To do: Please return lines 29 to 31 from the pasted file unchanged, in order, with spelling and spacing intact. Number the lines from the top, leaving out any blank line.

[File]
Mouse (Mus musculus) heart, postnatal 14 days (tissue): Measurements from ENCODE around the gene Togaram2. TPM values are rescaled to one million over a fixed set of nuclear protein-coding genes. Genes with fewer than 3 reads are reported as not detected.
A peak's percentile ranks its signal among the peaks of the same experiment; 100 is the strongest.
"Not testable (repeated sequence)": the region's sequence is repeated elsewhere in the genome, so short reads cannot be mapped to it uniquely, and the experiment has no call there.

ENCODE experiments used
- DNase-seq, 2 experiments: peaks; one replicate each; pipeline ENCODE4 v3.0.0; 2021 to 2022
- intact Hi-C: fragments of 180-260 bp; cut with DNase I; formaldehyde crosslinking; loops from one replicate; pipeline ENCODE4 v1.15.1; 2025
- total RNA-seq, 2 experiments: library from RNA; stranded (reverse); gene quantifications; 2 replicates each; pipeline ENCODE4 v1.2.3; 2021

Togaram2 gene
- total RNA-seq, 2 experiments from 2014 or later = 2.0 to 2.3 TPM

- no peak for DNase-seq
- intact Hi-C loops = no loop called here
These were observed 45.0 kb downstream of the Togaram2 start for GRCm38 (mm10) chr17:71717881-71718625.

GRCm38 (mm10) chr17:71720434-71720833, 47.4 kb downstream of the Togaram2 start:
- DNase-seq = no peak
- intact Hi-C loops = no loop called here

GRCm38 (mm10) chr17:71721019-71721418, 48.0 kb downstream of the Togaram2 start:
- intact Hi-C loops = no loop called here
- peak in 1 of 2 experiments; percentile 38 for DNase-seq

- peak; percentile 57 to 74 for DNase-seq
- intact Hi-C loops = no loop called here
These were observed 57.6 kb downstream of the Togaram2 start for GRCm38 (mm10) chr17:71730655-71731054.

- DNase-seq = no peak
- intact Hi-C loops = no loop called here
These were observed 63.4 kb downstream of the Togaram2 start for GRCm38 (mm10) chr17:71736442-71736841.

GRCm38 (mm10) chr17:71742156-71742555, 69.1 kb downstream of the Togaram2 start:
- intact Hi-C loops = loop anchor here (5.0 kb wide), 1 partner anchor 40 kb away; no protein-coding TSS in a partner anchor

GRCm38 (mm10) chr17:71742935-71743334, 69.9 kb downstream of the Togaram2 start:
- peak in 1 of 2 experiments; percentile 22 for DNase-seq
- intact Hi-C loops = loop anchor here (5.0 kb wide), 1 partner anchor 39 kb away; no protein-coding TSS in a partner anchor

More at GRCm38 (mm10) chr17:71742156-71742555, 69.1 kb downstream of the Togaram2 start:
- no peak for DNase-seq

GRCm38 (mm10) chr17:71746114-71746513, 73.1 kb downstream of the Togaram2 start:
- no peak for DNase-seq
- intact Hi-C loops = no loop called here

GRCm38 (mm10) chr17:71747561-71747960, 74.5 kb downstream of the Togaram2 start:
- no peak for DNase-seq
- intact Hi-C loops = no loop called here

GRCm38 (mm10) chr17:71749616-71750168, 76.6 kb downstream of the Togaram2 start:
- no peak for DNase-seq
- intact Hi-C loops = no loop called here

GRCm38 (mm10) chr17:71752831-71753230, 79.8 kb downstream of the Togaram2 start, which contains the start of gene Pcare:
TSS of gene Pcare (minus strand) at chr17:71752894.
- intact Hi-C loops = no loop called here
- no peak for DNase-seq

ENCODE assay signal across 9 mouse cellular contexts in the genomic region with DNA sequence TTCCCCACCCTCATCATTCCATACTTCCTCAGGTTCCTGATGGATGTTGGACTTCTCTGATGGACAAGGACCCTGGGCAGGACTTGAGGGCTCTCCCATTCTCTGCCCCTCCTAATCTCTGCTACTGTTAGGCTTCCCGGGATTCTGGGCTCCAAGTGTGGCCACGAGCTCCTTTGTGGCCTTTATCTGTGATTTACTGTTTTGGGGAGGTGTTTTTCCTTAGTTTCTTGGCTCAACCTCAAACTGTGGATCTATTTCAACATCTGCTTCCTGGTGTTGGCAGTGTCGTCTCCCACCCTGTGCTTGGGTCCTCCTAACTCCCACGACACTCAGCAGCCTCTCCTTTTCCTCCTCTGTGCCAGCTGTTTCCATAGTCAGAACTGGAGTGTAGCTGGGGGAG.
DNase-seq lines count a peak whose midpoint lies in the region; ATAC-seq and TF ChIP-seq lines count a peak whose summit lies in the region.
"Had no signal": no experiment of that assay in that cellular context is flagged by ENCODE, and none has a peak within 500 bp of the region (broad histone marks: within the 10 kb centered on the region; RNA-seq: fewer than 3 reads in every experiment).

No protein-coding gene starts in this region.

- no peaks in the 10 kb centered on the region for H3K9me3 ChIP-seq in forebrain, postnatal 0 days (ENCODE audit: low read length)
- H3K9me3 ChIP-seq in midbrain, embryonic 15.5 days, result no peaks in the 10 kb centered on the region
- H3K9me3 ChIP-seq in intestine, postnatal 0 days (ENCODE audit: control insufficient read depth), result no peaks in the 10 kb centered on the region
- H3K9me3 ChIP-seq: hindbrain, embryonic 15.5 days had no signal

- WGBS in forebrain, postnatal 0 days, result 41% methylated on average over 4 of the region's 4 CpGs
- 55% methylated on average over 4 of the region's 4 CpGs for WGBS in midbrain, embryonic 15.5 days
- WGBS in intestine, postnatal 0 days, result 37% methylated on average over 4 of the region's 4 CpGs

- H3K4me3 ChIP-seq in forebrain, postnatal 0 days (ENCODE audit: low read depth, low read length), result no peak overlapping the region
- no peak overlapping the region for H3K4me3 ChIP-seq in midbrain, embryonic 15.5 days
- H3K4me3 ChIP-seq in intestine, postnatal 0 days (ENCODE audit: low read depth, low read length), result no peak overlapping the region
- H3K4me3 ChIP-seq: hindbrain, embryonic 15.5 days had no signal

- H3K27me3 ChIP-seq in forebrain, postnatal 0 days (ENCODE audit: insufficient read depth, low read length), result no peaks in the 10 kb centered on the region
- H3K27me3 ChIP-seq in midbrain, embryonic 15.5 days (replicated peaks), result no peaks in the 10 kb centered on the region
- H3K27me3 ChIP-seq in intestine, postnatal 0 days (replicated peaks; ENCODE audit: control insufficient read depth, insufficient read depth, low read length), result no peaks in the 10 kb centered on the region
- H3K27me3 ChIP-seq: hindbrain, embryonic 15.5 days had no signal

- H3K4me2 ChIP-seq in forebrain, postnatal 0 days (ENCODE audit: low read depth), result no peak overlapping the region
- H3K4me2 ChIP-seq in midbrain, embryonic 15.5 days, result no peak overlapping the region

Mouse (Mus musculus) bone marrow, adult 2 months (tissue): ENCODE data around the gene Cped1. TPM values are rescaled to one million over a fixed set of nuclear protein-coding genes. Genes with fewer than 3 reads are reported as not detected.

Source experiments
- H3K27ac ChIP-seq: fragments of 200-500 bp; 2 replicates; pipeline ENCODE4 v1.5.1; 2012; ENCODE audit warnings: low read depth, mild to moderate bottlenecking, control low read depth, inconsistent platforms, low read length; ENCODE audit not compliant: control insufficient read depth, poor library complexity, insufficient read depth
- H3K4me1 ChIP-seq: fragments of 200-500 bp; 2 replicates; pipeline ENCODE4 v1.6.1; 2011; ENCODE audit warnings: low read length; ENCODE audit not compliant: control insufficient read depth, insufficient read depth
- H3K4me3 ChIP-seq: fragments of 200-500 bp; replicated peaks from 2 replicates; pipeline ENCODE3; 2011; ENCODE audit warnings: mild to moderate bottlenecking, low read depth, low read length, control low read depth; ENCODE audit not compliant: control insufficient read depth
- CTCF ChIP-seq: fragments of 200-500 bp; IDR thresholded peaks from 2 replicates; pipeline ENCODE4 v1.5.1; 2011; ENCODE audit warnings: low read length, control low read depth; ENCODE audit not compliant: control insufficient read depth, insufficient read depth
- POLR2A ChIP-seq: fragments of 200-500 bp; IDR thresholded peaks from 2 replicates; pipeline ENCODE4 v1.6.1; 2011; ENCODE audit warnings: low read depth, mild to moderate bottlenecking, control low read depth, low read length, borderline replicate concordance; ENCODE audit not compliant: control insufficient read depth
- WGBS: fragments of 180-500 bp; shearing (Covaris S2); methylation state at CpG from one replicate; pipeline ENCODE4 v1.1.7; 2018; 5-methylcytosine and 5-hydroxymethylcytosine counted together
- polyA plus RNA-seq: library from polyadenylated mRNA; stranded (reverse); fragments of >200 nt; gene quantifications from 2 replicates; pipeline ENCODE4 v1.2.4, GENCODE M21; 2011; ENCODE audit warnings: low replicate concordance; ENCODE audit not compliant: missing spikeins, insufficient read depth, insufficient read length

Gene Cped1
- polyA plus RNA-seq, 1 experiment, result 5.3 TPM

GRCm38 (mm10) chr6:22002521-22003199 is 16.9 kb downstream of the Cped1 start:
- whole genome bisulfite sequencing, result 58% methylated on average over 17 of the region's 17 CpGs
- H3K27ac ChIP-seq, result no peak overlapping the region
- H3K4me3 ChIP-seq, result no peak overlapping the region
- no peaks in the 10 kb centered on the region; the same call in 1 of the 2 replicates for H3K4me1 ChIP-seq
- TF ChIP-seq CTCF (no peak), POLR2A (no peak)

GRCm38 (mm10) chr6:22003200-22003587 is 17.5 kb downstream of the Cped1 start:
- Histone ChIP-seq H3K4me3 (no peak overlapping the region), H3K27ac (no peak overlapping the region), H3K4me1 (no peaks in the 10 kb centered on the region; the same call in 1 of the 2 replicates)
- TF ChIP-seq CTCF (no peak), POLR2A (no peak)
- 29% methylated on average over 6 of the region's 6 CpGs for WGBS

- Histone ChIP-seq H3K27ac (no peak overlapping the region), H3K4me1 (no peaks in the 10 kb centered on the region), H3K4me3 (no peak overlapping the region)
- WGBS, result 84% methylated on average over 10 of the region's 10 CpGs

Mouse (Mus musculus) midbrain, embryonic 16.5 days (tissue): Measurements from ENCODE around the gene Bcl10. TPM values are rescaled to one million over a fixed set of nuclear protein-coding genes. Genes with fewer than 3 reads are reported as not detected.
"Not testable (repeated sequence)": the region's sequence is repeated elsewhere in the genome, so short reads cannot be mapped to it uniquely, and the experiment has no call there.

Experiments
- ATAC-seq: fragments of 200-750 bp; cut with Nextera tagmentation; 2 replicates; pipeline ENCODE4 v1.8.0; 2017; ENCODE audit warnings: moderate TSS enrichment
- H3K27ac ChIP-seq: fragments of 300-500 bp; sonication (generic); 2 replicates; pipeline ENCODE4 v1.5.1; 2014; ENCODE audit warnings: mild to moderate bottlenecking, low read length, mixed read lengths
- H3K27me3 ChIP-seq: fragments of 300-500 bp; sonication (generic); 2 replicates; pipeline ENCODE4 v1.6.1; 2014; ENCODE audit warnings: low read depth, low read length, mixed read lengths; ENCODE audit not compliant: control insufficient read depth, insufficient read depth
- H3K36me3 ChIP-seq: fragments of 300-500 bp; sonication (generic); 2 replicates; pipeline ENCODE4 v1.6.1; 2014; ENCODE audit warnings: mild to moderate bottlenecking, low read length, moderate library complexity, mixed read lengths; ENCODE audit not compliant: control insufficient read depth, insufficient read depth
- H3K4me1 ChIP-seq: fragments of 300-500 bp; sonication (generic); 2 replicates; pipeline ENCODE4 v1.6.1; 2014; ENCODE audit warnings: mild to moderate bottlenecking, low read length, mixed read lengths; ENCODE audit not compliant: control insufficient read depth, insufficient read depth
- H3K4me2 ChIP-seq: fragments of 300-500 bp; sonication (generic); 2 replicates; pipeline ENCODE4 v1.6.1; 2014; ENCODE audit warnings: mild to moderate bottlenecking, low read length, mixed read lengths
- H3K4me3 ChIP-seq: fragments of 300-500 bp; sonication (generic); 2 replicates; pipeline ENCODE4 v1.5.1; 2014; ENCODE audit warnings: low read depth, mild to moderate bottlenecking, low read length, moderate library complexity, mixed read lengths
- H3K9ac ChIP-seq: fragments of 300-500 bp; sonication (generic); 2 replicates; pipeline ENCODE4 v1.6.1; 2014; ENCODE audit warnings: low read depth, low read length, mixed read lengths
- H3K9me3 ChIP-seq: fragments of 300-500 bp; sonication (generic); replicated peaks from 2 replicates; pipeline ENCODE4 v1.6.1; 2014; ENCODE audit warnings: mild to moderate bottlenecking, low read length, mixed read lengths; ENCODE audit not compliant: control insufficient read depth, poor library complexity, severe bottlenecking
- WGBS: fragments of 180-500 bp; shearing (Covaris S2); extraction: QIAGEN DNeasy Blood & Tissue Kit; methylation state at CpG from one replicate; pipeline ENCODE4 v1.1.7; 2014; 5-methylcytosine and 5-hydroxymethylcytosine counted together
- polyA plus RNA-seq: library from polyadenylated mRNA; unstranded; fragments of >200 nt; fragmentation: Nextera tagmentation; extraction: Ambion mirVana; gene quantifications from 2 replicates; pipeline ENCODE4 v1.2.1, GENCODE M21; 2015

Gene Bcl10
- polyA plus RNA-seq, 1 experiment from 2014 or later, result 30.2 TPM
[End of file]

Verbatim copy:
- intact Hi-C loops = loop anchor here (5.0 kb wide), 1 partner anchor 39 kb away; no protein-coding TSS in a partner anchor

More at GRCm38 (mm10) chr17:71742156-71742555, 69.1 kb downstream of the Togaram2 start:
- no peak for DNase-seq